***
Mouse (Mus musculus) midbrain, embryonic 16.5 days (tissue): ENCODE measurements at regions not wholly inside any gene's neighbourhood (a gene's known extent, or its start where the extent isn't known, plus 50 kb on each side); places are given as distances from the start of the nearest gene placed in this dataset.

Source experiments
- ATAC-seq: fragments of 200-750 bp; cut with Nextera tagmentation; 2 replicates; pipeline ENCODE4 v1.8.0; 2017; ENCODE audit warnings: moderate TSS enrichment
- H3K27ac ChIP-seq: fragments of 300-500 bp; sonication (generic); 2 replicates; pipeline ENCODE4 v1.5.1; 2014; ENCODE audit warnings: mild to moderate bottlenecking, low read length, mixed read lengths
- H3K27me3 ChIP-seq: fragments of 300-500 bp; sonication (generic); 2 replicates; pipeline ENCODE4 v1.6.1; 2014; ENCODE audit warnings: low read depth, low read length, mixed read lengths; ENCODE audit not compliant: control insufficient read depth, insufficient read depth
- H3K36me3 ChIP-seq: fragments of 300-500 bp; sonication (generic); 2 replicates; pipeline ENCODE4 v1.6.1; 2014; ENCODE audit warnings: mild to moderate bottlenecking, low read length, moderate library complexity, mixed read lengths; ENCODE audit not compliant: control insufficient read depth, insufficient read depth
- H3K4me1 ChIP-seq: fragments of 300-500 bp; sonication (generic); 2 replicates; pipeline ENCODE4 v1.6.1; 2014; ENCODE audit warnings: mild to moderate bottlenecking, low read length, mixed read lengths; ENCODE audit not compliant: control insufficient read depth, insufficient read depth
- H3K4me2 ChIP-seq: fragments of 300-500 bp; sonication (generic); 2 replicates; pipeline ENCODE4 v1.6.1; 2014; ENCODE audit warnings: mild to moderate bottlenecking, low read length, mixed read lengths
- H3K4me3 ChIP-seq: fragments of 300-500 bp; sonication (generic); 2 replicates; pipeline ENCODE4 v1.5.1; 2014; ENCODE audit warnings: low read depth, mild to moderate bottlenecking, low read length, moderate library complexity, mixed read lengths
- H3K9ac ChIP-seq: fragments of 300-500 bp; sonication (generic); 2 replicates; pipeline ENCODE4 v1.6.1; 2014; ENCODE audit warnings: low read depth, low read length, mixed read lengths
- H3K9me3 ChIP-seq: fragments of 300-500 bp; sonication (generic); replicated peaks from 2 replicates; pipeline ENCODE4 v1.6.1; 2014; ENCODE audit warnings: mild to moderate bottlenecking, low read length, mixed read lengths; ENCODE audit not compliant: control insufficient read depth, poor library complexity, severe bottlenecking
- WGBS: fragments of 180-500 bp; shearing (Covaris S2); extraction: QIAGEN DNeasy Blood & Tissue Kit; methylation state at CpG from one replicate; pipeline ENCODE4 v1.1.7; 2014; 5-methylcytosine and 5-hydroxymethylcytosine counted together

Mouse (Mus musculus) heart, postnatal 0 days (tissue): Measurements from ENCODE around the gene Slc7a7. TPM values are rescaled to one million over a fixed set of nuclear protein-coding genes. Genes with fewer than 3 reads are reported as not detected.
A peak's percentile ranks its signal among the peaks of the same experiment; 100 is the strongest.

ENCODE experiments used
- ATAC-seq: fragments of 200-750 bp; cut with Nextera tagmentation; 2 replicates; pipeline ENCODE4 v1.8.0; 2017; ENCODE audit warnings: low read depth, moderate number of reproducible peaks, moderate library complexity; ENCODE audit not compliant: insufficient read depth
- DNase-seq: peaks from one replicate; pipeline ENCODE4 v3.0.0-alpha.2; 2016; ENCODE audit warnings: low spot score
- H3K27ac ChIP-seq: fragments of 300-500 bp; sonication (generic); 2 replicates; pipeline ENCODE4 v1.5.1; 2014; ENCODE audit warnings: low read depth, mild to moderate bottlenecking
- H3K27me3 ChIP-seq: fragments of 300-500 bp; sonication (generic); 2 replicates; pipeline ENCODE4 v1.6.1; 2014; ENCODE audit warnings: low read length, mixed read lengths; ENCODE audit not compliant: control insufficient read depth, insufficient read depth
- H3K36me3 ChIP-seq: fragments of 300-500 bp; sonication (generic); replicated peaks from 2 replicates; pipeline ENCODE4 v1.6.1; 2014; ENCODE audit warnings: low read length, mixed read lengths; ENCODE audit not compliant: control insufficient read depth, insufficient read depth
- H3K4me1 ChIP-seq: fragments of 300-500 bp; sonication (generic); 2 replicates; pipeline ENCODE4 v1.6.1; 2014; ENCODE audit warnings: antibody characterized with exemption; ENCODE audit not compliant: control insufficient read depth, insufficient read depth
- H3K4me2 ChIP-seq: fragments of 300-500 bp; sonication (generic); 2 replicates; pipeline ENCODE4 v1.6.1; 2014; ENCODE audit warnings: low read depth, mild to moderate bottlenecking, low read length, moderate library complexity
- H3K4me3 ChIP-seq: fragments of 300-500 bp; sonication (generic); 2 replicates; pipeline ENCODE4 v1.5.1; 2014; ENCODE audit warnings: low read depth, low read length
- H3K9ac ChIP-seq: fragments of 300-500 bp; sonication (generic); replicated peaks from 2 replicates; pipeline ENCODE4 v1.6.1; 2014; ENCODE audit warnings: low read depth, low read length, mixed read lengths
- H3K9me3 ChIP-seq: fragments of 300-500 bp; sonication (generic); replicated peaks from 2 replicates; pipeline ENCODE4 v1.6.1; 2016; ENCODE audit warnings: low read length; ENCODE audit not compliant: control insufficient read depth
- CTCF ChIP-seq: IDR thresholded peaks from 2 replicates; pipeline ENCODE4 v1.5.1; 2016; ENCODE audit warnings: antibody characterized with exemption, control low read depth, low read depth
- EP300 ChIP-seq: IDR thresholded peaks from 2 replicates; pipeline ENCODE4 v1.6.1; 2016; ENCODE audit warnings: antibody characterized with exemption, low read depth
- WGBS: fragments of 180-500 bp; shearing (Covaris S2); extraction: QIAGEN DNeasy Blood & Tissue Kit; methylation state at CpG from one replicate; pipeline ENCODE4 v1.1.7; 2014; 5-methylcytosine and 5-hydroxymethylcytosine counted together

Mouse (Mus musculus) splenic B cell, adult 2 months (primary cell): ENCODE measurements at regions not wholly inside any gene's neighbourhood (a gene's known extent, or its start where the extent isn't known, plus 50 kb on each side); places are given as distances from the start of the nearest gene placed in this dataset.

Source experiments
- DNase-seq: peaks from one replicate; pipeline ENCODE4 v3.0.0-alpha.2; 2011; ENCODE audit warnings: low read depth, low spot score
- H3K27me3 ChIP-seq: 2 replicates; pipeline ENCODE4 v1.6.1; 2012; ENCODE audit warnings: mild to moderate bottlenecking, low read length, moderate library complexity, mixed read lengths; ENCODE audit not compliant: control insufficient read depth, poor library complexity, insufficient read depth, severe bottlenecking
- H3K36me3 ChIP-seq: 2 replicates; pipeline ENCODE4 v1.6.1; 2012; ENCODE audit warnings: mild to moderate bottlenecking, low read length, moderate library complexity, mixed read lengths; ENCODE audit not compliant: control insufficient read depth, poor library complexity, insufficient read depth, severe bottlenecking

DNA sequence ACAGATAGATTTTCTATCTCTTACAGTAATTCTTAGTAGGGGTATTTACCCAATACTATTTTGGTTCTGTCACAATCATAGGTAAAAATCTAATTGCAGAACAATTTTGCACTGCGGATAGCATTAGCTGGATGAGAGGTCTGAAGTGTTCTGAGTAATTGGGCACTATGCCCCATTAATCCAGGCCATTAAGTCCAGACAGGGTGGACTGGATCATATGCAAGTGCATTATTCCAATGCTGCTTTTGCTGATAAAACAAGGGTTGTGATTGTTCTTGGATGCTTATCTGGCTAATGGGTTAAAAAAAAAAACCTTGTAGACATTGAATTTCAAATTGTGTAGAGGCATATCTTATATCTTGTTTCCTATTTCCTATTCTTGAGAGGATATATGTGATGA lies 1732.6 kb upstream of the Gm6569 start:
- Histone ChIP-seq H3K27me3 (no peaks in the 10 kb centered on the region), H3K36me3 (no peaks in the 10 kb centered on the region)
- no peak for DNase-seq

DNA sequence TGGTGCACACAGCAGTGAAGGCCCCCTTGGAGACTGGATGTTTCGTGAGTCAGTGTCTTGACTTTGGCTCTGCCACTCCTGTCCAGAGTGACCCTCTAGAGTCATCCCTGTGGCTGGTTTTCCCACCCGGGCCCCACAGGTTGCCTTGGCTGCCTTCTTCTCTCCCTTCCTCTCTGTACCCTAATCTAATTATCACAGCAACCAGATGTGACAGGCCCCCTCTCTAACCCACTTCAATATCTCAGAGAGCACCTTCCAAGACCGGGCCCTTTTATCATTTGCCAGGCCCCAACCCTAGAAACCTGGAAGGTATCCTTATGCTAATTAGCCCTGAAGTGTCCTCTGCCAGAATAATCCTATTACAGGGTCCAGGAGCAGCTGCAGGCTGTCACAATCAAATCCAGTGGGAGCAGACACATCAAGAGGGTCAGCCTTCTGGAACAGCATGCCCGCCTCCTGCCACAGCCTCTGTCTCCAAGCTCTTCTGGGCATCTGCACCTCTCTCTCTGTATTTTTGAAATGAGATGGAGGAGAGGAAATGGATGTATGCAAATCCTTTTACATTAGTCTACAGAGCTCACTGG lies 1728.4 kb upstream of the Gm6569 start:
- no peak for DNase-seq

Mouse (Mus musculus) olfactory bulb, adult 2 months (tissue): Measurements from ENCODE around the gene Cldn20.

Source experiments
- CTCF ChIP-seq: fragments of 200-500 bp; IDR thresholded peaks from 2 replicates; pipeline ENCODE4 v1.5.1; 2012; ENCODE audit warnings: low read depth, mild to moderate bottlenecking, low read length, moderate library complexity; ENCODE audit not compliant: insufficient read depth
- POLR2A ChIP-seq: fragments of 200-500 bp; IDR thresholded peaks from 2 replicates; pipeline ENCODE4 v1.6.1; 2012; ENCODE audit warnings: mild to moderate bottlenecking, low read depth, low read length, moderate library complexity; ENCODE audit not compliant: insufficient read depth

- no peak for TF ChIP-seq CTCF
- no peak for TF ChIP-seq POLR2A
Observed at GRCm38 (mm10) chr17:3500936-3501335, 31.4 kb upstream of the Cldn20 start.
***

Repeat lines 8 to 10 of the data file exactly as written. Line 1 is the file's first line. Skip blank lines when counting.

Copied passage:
- H3K4me2 ChIP-seq: fragments of 300-500 bp; sonication (generic); 2 replicates; pipeline ENCODE4 v1.6.1; 2014; ENCODE audit warnings: mild to moderate bottlenecking, low read length, mixed read lengths
- H3K4me3 ChIP-seq: fragments of 300-500 bp; sonication (generic); 2 replicates; pipeline ENCODE4 v1.5.1; 2014; ENCODE audit warnings: low read depth, mild to moderate bottlenecking, low read length, moderate library complexity, mixed read lengths
- H3K9ac ChIP-seq: fragments of 300-500 bp; sonication (generic); 2 replicates; pipeline ENCODE4 v1.6.1; 2014; ENCODE audit warnings: low read depth, low read length, mixed read lengths